Eaks, Nielsen tied for lead at Principal Charity Classictext sizeMay 30, 2008
PGA TOUR staff
WEST DES MOINES, Iowa (AP) -- If R.W. Eaks can still play like he did on Friday, imagine how well he could do on a new pair of knees.
Inside the Numbers Eaks vs. Nielsen thru 18 Category Eaks Nielsen Eagles 0 0 Birdies 6 6 Pars 11 11 Bogeys 1 1 Double Bogeys 0 0 Other 0 0 Driving Accuracy 92.9% 78.6% Driving Distance 291.0 yds. 274.5 yds. Greens in Regulation 55.6% 83.3% Putts per Round 24.0 28.0 Putts per GIR 1.600 1.600 Sand Saves 0 0
Eaks, told by doctors last month that he'll need replacements for both of his knees, shot a 5-under 66 and tied with Lonnie Nielsen for the lead after opening-round play at the Principal Charity Classic on Friday.
Eaks had been bothered by pain since last October. After looking first at his back and hips, doctors finally pinned Eaks's troubles on his ailing knees. But Eaks vows to keep playing until they finally give out, and Friday's round was a sign that he might be ready to snap a seasonlong slump.
Eaks finished tied for eighth in his last event, the Regions Charity Classic, but that's his only top-10 finish in 2008. Eaks won twice and finished sixth on the money list in 2007.
"I'm going to try to play as much I can for as long as I can before I do this," Eaks said of his impending knee surgeries.
Eaks took his only bogey on the 17th hole, and he found himself in the bunker on the final hole after missing the fairway. But Eaks muscled a 7-iron from about 160 yards out to within 4 feet of the pin for the birdie -- a shot made all the more remarkable by the fact that Eaks has hardly any strength left in his legs.
He made up for it with his putter, tying for the fewest of the day with just 24.
"I've accepted it now, and I've just got to make the best of what I can do," said Eaks, who has undertaken a strenuous lower-body regiment to try and get his legs back under him. "I'm doing whatever the doctors and the guys in the trailer tell me to do. If they tell to go home, I'm going home."
Nielsen, an Iowa native and former all-Big Ten golfer for the Hawkeyes, strung together three straight birdies on his front nine and birdied his final hole to pull into a tie for the lead. The highlight of Nielsen's day came on the par-3 5th hole, when he nailed a 50-foot downhill putt for birdie.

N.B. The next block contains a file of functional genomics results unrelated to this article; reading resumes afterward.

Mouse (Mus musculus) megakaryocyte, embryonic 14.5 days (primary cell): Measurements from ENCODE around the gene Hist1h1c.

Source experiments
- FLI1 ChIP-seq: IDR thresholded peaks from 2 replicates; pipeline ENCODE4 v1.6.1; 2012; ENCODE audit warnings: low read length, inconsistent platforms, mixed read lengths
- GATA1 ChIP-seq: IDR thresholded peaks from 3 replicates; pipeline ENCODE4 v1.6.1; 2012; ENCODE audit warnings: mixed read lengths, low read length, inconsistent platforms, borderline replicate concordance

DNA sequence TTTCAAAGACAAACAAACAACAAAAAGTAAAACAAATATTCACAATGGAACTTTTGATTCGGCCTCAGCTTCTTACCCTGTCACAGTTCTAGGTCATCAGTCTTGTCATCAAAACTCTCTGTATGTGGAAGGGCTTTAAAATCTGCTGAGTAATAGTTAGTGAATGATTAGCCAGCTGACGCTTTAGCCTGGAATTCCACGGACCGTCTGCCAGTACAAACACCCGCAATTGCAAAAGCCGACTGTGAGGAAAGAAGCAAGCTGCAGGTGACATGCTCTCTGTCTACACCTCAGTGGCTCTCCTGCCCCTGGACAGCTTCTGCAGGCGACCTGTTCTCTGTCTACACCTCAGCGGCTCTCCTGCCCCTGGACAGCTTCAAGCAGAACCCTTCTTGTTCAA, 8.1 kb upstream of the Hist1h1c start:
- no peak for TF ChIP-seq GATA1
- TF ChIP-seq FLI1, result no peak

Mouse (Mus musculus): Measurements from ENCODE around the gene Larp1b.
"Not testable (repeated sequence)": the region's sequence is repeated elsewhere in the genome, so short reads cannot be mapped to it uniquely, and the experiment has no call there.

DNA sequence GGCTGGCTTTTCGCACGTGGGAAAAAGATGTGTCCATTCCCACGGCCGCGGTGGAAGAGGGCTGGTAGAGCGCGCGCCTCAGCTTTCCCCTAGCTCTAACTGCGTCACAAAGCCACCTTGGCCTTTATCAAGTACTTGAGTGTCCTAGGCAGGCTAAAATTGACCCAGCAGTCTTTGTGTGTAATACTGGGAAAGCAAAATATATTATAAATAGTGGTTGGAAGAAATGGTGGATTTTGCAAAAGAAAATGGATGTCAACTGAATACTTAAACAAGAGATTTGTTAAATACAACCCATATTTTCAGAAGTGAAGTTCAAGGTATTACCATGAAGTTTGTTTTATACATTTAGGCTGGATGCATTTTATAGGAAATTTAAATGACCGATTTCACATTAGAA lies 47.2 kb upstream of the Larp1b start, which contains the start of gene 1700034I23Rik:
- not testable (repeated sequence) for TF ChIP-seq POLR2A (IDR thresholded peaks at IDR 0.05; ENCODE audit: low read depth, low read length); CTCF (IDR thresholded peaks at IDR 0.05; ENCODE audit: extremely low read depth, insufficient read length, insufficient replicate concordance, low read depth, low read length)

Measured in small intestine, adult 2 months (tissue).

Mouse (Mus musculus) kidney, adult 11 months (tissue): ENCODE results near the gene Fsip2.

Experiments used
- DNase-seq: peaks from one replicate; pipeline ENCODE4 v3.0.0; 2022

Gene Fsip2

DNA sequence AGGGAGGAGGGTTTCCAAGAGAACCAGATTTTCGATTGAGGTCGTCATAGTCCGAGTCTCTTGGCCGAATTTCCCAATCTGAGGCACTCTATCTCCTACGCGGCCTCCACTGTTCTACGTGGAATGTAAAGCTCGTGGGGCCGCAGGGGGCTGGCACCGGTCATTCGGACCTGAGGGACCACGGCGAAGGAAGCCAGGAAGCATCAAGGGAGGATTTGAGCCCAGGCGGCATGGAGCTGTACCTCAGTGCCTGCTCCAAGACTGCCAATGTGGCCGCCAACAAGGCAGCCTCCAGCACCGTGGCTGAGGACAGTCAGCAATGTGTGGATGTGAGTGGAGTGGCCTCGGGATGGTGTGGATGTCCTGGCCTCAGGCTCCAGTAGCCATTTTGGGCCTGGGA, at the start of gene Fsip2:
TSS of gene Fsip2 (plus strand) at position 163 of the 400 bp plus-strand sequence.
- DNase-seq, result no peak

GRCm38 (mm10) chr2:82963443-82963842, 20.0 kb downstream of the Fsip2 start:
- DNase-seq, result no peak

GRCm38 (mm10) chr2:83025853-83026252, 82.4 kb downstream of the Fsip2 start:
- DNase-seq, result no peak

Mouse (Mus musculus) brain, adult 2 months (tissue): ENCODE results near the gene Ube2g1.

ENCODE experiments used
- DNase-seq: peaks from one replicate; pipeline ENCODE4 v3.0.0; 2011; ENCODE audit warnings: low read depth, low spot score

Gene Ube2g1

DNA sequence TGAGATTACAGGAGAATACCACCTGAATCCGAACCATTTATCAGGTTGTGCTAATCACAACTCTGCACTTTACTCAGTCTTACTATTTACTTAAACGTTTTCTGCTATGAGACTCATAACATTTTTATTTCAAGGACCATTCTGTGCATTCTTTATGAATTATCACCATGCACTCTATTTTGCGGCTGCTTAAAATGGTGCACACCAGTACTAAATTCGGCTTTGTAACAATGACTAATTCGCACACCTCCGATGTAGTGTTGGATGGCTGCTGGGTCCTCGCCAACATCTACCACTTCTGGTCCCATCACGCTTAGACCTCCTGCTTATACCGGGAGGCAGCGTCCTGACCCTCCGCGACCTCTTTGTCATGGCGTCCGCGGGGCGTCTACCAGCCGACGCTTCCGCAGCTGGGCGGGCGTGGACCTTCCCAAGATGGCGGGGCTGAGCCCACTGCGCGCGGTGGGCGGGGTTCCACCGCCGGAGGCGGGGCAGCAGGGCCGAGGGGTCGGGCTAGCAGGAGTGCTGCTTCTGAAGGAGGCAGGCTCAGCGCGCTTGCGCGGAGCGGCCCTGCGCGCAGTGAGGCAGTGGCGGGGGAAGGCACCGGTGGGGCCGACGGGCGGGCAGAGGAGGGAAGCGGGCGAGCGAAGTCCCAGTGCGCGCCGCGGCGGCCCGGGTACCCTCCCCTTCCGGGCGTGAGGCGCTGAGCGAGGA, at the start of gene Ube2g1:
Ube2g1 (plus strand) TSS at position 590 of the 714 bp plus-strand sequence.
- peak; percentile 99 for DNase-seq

Nielsen hit 15 greens in regulation and followed those up with a strong day with his putter.
"My birdie putts all kind of looked the same, and darned if I didn't make quite a few of them," Nielsen said.
Roberts' last trip to Glen Oaks ended with heartbreak on the final two holes. They bit him again Friday, as he fell out of the lead with bogeys on both.
After shooting wide of the fairway on No. 17, Roberts hit a strong third shot that set up a decent par putt, which he missed. He then misfired on a par putt on the 18th hole.
In 2006, Roberts blew a two-shot lead just two holes from the finish, double-bogeying No. 17 and missing a 9-foot putt on the 18th that would have forced a playoff with Gil Morgan.
Denis Watson, who along with Scott Hoch is the only two-time winner in 2008 in the field, is at 2-under. Defending champion Jay Haas, who will take over first place in the points standings with a top-10 finish, shot a 1-under 70.
Hoch shot a 1-over 72 and is tied for 47th.
The start of play was delayed by nearly two hours after torrential downpours soaked the course on Thursday night and Friday morning. The weather had cleared up by the time the golfers teed off, though the lift, clean and place rule was in effect for balls in the fairway. Forecasters are predicting sunny skies and warm weather for the second and third rounds.
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